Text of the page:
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Proc Natl Acad Sci U S A. 1994 Mar 15;91(6):2076-80.

Convection-enhanced delivery of macromolecules in the brain.

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  • 1Surgical Neurology Branch, National Institute of Neurological Disorders and Stroke, National Institutes of Health, Bethesda, MD 20892.

Abstract

For many compounds (neurotrophic factors, antibodies, growth factors, genetic vectors, enzymes) slow diffusion in the brain severely limits drug distribution and effect after direct drug administration into brain parenchyma. We investigated convection as a means to enhance the distribution of the large and small molecules 111In-labeled transferrin (111In-Tf; M(r), 80,000) and [14C]sucrose (M(r), 359) over centimeter distances by maintaining a pressure gradient during interstitial infusion into white matter to generate bulk flow through the brain interstitium. The volume of distribution (Vd) containing > or = 1% concentration of infusion solution increased linearly with the infusion volume (Vi) for 111In-Tf(Vd/Vi, 6:1) and [14C]sucrose (Vd/Vi, 13:1). Twenty-four hours after infusion, the distribution of 111In-Tf was increased and more homogeneous, and penetration into gray matter had occurred. By using convection to supplement simple diffusion, enhanced distribution of large and small molecules can be obtained in the brain while achieving drug concentrations orders of magnitude greater than systemic levels.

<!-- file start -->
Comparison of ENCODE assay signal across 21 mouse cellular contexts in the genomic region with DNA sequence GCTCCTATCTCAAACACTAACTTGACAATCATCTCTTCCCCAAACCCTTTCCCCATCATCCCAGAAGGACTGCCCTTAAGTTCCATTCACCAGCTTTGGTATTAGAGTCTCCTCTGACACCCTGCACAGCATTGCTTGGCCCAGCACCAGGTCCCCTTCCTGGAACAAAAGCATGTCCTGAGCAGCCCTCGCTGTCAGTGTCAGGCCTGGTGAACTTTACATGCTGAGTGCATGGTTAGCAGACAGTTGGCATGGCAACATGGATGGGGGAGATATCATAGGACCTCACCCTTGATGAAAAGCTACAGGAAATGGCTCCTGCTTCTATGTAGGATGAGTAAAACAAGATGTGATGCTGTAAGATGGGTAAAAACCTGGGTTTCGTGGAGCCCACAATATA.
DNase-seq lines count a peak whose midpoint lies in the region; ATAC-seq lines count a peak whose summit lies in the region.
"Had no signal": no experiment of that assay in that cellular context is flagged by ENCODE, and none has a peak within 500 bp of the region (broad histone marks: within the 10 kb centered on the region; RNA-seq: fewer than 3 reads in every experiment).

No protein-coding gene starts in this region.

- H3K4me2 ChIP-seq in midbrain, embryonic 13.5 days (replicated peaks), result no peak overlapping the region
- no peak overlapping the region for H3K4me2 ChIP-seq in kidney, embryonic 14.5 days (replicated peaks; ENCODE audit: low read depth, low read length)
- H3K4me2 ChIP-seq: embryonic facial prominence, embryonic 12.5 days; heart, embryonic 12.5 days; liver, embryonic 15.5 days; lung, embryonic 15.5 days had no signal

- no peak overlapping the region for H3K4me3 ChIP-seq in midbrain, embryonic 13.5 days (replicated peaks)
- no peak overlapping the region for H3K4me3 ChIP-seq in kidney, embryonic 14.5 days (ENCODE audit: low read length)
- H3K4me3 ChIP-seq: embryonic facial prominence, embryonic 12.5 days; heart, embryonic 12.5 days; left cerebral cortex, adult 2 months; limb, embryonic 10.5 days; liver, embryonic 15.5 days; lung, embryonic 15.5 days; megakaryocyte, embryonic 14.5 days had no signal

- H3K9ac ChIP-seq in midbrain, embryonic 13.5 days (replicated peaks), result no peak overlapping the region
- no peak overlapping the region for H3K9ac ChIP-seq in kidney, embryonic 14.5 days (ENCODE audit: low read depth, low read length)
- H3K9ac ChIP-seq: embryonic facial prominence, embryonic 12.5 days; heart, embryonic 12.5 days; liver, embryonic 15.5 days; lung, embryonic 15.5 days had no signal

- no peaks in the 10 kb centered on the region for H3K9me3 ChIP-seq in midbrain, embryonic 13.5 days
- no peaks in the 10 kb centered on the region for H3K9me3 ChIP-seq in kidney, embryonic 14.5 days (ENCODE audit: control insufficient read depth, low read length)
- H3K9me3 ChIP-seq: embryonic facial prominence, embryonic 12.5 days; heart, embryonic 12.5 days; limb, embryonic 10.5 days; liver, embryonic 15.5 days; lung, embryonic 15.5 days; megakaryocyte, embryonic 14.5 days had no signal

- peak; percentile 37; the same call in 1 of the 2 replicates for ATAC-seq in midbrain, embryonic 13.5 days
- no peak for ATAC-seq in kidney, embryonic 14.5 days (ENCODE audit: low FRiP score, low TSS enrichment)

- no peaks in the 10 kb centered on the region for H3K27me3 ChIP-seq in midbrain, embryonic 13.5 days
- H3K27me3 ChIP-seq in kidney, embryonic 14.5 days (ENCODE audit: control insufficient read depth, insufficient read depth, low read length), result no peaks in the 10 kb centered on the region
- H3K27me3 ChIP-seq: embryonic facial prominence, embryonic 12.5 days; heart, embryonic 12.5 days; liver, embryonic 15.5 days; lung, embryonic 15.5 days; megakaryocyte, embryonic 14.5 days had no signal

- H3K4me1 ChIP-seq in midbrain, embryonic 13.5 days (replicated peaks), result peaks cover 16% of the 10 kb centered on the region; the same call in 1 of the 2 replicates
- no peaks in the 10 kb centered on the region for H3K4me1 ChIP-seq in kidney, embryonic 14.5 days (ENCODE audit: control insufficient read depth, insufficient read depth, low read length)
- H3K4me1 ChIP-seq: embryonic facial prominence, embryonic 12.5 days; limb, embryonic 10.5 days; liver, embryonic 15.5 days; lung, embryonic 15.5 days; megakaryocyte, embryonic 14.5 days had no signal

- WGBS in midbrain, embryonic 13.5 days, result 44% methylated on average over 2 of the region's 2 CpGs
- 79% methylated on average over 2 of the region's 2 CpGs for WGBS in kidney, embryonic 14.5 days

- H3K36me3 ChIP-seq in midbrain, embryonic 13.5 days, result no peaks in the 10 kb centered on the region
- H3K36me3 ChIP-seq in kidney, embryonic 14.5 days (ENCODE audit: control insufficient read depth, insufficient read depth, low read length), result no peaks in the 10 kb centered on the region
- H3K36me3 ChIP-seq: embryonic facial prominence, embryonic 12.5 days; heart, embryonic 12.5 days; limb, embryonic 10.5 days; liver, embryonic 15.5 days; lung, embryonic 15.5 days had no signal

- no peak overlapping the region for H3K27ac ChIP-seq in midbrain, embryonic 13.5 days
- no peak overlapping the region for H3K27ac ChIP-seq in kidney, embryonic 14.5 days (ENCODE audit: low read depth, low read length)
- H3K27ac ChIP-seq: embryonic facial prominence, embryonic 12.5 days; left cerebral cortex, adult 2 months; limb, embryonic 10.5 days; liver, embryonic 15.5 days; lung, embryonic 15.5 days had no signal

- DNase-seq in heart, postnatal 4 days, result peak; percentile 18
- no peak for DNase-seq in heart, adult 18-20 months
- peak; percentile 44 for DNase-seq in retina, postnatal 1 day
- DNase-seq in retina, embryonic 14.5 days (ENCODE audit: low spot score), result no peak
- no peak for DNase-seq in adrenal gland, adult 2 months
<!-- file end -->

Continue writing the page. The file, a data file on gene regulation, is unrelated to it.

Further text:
PMID:
8134351
PMCID:
PMC43312
[PubMed - indexed for MEDLINE]
Free PMC Article
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